In a recent newsletter post I shared the picture above. It’s a compost bin that my husband built because we needed another one in the yard. We had two, a tumbling bin, which we use to put kitchen scraps into, and a fixed bin which we use for finishing the compost when the tumbler gets too full for me to turn it easily. This way we always have a bin for household scraps and the finishing bin is great to let it sit a while longer either until it’s done or until we can use it.
Now that we have a larger yard though, we’re generating more compost from weeds and such. The tumbling bin can only hold so much and the finishing bin works best if we put partially decomposed stuff into it. So we needed a new one.
My husband went searching online and found this bin and the plans. He easily made ours following the instructions given on the website. The challenge with a lot of bins is getting to the compost when it’s done. We love the stackable/unstackable feature which will make it very easy to access compost when it’s ready. You add layers as the bin gets higher. Then you unstack them as you’re using it.
Several people asked for more information about compost. Here’s what I know and what works for us:
In the house we have a small, lidded kitchen trashcan (with foot pedal because when your hands are full of kitchen scraps you can’t open the lid at the same time). My mom taught me a good trick and we line the bottom with a paper towel, shred some newspaper into it and top with another paper towel. This serves a couple of purposes. First, it soaks up most of the liquid if you put wet-ish things in there like melon rinds. Second, it adds some brown matter and improves the brown to green ratio (more on that below). And compost needs both brown and green matter in order to break down properly. Third, it makes things slide out of the bin and into the compost tumbler very easily. In the past if things started to break down too quickly they got a little sticky and it wasn’t so pleasant to have to scrape the bin clean.
What do we put in our compost bin? Everything we can. Egg shells, potato peelings, fruit and veggie rinds, and things that are past their prime (although we try to not have too many of those). As long as it is not dairy or meat it goes in the bin. We don’t put my husband’s coffee grounds in there, although we could, because we use those straight on the roses. We also do not add grass as we have a mulching attachment on our lawn mower and use that to help fertilize the lawn.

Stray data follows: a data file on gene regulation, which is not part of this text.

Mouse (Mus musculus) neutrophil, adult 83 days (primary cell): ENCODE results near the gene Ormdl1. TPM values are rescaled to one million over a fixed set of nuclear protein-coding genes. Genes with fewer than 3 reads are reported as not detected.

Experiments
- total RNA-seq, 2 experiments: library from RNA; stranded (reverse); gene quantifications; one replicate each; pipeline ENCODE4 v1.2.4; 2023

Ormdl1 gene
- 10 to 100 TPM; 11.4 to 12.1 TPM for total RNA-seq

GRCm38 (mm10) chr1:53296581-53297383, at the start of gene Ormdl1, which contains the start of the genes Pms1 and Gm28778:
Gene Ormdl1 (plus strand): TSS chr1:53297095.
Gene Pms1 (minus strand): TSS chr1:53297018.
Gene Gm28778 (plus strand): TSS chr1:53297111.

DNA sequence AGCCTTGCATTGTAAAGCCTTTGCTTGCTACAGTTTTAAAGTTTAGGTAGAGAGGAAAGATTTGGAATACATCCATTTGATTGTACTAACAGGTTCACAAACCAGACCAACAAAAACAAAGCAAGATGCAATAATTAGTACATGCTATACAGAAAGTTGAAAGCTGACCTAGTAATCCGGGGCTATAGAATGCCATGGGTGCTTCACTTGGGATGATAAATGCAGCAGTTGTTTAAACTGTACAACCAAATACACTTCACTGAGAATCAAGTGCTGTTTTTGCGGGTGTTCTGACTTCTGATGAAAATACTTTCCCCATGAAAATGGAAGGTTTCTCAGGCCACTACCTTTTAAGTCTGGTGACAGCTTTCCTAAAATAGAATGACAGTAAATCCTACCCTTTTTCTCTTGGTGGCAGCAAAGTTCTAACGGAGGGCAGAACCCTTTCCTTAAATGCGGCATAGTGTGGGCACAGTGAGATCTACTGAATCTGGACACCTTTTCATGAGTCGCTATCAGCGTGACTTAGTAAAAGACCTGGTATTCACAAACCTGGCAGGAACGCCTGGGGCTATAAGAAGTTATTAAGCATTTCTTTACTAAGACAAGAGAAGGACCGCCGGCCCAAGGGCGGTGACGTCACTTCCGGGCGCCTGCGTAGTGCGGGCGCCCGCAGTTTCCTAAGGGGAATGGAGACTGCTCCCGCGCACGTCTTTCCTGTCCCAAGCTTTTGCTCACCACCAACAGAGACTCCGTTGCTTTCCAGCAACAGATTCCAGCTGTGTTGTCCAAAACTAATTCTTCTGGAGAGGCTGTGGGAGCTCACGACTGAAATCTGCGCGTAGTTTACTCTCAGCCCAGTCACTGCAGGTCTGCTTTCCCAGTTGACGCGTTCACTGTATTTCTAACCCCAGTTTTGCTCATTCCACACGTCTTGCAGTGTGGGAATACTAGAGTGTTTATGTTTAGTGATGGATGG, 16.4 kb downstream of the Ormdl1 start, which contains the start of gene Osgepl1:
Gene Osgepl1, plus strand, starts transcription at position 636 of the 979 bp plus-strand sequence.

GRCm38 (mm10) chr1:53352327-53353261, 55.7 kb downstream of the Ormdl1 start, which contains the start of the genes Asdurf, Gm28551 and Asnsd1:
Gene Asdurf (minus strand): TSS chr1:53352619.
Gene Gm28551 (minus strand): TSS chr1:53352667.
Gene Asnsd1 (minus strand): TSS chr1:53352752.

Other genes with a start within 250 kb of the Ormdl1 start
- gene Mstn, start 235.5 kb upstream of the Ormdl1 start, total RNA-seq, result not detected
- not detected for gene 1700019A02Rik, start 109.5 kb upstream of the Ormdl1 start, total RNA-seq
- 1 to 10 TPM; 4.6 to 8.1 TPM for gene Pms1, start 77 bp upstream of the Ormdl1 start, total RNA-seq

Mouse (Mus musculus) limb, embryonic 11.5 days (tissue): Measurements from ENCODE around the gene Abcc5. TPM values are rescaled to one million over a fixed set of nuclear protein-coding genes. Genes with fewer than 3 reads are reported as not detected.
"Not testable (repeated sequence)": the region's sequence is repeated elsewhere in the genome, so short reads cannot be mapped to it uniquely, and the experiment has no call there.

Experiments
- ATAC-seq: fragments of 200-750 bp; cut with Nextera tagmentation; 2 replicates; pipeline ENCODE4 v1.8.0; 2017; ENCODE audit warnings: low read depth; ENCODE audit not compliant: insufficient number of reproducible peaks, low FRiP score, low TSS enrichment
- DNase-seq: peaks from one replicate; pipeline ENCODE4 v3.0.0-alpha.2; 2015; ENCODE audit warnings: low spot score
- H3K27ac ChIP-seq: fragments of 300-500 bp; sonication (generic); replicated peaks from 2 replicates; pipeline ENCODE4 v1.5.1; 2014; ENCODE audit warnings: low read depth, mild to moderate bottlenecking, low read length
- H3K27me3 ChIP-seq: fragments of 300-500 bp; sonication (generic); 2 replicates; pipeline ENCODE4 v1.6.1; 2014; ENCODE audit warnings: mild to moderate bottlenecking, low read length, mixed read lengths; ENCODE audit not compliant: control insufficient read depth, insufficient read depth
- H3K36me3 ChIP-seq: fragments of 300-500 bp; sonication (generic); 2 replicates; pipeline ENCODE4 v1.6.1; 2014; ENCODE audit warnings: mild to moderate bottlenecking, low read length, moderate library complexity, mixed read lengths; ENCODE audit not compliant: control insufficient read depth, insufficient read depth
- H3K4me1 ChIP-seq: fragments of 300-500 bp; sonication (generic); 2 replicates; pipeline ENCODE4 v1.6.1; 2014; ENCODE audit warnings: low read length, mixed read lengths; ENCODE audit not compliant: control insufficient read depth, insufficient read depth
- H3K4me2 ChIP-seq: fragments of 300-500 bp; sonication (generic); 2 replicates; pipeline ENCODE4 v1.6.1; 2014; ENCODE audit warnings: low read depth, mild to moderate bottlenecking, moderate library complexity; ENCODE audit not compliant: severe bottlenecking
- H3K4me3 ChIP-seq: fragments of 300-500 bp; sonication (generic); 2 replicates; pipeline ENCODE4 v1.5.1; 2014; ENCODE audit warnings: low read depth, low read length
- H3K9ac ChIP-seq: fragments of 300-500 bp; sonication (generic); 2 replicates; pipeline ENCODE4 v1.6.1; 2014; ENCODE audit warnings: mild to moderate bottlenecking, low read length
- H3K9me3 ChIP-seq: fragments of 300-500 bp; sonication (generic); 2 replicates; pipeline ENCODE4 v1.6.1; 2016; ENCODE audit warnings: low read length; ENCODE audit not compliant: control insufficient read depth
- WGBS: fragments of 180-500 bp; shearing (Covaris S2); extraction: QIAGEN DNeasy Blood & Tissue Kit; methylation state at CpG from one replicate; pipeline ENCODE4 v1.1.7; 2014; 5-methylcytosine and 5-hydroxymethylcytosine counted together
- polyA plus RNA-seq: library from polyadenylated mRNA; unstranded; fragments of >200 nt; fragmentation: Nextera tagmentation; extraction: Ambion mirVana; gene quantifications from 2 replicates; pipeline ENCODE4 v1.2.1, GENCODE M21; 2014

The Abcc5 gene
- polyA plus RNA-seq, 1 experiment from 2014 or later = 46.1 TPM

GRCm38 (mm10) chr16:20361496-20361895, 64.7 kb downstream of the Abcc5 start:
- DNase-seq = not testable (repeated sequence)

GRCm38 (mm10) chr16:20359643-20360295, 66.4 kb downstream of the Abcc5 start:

We do use dry leaves in the compost bin. If you just have green matter your compost gets very stinky. It also attracts a lot of flies. An ideal bin would be 30 parts brown matter (which provides carbon) to 1 part green matter (which provides nitrogen). Most websites that I’ve found seem to indicate that kitchen scraps are about 12 or 15:1. Dry leaves are 50:1. I think my paper lined bin is possibly closer to 20:1. Sometimes my husband has sawdust leftover from a project (like making a compost bin) and we can add that. We try not to over-think it but if we notice it’s not breaking down well we try to adjust.
I do not compost manure in the bins. While I am expecting a trailer-load of horse manure any day now, that will sit in a separate pile to do it’s thing until it’s ready; it needs to rest for a while as horses are not very efficient digesters and if you use it right away it’s too hot and too weedy. It needs to break down for a while. I don’t use pet manure in the compost, that gets buried in the yard in an area where we don’t grow food.
Compost bins also need moisture. We’ve been getting enough rain and it seems to seep into the bins. And I figure there’s enough moisture in what we’re putting into the bin. If it looks a little dry as the summer progresses and the heat increases we’ll adjust the moisture content as needed. Again, we try not to be too picky about it but to pay attention to what things look like.
Once your compost is done (and there’s something really amazing and wondrous about turning garbage into rich, crumbly soil) it’s great to use in the garden. I top dress my garden beds with it in the Spring and the Fall. It’s also good for putting into containers when I repot them. At this point I have more of a need than I have available supply. This new bin is definitely going to be put to good use.